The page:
Heli-skiing in Kachemak Bay State and Wilderness Parks

November 15, 2012
Pamela Russell, Project Coordinator
Gilman River Center
514 Funny River Road
Soldotna, AK 99669


Dear Ms. Russell:

The purpose of this letter is to offer the comments of the Alaska Quiet Rights Coalition (AQRC) in response to the Oct. 15th public notice stating that multiple application to operate commercial helicopter skiing in Kachemak Bay State Park (KBSP) and Kachemak Bay State Wilderness Park (KBSWP) had been received by DPOR.. Our comments consist of three parts: opposition to heli-skiing in either park; specific comments on the two permit applications made public; and comments on the public process itself.

AQRC is a state-wide non-profit organization whose mission is to maintain and restore natural sounds and natural quiet in Alaska through advocacy and education for the benefit of people and wildlife. Our objective is a fair and balanced allocation of Alaska’s public lands for both non-motorized and motorized recreational uses. Heli-skiing is antithetical to our mission and distorts the fair allocation concerns. Over the years, AQRC has been involved in the commercial heli-skiing issue with Chugach National Forest and BLM. Several years ago, our concerns about helicopter-supported recreation led AQRC to commission a study entitled “Helicopter-Supported Commercial Recreation Activities in Alaska”. The report contains a valuable compilation of the many issues created by commercial helicopter operations and of mitigation and monitoring measures public agencies have attempted to institute to lessen the adverse effects of heli-recreation. I have enclosed a copy of the report for your convenience; it is also accessible on AQRC’s website at www.alaskaquietrights.org

Opposition to heli-skiing in KPSP and KBSWP

Due to the adverse effects that helicopter noise has on on wildlife, quiet recreationists, favorite backcounty areas, communities and cabin/homeowners, we do not support heli-skiing in either of the Parks. We believe heli-skiing serves the few at the expense of the many; the visitor at the expense of the local recreationist; the “motorized” recreationist at the expense of the quiet recreationist. It is an unnecessary and unsuitable activity to introduce into these two parks. In short, we believe that heli-skiing does adversely affect: the natural resources of the parks (e.g., wildlife, natural quiet); can cause pollution (e.g., fuel leaks, human waste); and, the non-motorized user of the park (e.g., annoyance due to noise or presence, displacement from favorite areas).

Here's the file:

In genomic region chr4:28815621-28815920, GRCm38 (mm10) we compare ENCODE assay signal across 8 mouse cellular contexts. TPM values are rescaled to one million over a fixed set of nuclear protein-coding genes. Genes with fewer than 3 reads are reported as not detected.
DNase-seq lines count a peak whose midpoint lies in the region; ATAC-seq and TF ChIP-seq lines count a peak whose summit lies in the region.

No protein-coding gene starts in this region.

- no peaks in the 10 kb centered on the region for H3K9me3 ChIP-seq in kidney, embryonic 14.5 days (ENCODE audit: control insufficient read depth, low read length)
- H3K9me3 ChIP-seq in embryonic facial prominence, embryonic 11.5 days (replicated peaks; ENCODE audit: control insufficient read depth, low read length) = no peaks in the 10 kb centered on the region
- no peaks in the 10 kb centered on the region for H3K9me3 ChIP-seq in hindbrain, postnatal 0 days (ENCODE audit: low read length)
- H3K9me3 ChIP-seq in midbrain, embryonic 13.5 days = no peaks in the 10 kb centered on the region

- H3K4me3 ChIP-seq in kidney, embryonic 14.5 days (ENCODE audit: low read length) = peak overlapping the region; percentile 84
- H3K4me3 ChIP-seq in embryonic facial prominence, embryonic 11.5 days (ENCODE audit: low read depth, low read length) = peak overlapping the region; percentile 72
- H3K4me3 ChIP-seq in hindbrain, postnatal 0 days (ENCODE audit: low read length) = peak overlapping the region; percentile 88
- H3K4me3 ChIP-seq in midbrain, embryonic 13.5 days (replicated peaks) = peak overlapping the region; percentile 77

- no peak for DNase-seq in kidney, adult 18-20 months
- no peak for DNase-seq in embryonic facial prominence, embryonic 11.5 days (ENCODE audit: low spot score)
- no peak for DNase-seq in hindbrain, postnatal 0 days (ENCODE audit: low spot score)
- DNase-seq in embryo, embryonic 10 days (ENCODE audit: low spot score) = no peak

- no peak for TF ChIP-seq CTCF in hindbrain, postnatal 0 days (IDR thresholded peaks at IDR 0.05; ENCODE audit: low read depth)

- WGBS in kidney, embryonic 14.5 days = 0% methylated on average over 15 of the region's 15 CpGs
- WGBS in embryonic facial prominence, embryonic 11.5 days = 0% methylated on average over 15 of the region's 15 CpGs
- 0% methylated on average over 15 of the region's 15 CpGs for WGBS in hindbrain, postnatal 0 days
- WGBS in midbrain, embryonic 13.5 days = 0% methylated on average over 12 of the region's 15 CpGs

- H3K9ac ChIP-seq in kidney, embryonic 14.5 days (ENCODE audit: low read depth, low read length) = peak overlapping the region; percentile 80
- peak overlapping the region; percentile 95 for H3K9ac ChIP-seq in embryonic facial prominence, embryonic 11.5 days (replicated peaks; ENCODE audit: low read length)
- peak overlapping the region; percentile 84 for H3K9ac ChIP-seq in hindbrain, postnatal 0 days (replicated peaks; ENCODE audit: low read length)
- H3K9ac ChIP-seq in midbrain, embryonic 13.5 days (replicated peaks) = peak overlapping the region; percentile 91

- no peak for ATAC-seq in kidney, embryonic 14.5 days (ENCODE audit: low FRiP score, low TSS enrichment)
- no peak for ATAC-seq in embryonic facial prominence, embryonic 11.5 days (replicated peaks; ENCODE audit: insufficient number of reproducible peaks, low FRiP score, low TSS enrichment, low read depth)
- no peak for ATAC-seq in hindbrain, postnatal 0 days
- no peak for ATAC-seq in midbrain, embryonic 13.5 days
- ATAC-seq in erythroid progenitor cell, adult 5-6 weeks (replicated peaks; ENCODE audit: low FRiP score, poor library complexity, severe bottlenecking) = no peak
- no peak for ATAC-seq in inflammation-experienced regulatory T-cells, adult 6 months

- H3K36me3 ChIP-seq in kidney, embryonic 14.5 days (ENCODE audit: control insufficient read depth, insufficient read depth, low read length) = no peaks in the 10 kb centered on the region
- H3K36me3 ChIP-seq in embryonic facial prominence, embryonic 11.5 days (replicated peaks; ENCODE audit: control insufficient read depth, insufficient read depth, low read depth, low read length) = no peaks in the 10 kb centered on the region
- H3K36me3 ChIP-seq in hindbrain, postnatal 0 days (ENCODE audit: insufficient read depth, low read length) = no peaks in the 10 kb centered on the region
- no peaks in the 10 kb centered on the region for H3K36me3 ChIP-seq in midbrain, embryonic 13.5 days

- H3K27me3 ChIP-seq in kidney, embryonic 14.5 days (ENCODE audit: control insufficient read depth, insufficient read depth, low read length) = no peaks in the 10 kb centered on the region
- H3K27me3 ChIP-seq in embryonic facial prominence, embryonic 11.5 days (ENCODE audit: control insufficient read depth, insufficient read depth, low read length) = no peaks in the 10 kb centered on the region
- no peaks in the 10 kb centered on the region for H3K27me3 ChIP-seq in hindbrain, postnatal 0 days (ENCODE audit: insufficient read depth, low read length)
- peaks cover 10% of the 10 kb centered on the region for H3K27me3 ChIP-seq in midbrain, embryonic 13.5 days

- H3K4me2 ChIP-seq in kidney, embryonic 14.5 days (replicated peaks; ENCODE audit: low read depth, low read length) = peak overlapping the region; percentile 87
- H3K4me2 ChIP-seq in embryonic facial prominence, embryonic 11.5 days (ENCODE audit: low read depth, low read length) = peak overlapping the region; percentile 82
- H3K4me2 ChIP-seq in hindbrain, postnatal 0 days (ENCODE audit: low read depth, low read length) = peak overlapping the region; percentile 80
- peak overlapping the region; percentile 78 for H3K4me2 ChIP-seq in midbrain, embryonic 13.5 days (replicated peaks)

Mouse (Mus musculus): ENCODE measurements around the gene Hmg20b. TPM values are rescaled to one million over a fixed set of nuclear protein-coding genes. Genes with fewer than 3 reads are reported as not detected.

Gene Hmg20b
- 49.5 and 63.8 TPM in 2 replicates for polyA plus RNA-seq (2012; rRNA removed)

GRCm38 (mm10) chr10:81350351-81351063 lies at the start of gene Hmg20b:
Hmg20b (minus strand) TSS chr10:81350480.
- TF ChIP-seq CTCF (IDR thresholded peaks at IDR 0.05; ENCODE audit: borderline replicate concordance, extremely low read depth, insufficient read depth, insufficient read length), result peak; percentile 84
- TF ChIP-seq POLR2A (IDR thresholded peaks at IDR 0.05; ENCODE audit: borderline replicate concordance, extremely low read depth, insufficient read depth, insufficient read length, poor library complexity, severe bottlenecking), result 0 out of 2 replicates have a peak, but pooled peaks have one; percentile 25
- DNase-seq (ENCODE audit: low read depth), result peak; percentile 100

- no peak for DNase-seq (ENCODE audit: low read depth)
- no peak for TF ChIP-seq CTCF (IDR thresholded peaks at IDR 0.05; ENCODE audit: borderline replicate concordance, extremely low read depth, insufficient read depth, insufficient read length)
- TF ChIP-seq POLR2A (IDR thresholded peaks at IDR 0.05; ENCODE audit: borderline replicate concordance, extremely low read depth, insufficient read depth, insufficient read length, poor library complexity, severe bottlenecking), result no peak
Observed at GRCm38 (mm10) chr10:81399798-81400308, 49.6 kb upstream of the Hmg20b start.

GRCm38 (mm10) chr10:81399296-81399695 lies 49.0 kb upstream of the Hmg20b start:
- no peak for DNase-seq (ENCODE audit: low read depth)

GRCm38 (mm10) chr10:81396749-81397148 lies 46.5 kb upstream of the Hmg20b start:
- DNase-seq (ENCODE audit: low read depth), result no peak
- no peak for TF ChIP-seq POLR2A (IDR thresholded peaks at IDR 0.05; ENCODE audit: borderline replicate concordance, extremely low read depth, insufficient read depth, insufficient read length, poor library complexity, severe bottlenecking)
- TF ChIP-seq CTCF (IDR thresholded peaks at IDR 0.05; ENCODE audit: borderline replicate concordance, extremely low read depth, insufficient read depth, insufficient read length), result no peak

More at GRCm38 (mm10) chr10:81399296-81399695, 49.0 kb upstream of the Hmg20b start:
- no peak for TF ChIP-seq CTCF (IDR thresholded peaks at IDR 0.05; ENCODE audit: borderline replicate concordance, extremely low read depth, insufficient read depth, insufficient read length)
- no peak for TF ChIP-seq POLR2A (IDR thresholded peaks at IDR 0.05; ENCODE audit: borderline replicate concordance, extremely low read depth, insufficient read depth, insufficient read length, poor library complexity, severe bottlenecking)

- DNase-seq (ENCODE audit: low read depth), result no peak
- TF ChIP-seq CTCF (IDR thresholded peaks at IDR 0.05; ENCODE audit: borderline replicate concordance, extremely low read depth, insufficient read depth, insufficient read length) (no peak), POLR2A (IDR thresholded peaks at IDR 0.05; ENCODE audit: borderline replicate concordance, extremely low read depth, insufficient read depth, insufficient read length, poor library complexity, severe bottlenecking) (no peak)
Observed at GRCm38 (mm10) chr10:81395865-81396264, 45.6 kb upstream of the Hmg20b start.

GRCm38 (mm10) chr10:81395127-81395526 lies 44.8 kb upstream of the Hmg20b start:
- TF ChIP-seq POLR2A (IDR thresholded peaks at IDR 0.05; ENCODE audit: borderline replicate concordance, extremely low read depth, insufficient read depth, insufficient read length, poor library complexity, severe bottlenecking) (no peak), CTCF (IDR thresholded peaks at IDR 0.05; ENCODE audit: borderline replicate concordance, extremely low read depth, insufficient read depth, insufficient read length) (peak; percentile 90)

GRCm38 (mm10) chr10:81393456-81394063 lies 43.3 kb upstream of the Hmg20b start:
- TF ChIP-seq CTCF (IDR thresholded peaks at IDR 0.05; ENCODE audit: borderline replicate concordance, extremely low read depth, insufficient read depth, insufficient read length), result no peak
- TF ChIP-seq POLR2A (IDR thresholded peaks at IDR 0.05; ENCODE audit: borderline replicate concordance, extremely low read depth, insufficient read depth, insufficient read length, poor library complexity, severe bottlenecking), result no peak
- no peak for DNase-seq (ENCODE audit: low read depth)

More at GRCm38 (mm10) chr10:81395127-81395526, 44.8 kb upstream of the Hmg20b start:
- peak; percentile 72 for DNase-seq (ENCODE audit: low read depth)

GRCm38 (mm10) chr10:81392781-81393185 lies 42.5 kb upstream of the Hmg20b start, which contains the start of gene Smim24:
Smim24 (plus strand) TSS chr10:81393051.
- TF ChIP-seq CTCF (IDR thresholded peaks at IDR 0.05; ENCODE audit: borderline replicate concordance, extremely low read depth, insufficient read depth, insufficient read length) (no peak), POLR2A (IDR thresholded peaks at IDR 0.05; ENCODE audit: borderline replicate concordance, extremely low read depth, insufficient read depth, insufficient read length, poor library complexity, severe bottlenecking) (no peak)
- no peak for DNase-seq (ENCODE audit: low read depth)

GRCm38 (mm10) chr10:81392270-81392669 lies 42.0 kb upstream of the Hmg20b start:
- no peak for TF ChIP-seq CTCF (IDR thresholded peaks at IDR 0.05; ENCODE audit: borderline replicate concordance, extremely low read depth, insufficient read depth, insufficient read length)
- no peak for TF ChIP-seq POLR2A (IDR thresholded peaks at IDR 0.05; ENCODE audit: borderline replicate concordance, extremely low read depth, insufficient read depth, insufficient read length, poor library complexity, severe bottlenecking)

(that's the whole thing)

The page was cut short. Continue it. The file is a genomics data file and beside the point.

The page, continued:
Further, we would argue that the statutory language creating the Wilderness Park at AS 41.21.140(a) (“…is reserved from all uses incompatible with its primary function as a wilderness park… “) and the statutory definition of a “wilderness park” at AS 41.21.990(2) (“…where development of man-made objects will be strictly limited and depend entirely on good taste and judgment so that the wilderness values are not lost” )in fact prohibit heli-skiing. We are aware that the regulations at 11 AAC 20.210 permit the director to authorize the use of aircraft in the park under the provisions of a special park use permit. However, in view of the clear statutory language, we question under what circumstances the director could conclude that the regulations would allow him to authorize commercial heli-skiing operations in a wilderness park, in fact, Alaska’s only wilderness park.

In regard to Kachemak Bay State Park, the enabling legislation states that the park is to be managed as a “scenic park” and that incompatible uses are to be spelled out in regulation. In turn the regulations at 11 AAC 20.110 (b) indicate that helicopter use is incompatible unless and until authorized by the director through the special permit process.. We would further argue that the definition of “scenic park” at AS 41.21.990(1) sets a high bar for the director to award a permit for a commercial venture using noisy machines with wording such as “…where development is minimal and only for the purpose of making the areas available…in a manner consistent with the preservation of the natural values…and without extensive introduction of artificial features…”

Finally, we would point out that the management plan does not consider heli-skiing in its identification of suitable recreational activities. Skiing and snowshoeing are cited as on-going recreational activities. Though the plan cites, as an issue, conflict between flight-seeing/air taxi services and quiet backcountry users who have relied on their muscle- power to access the backcountry, we suggest this conflict refers to summer recreational activities only. It also appears that the regulations were written in contemplation exclusively of summer activities by speaking to landings in KBSWP on saltwater and beaches and in KPSP on lakes, gravel bars and saltwater. We offer this as clearly indicating that the public did not consider heli-skiing as an activity when considering and commenting on the existing management plan.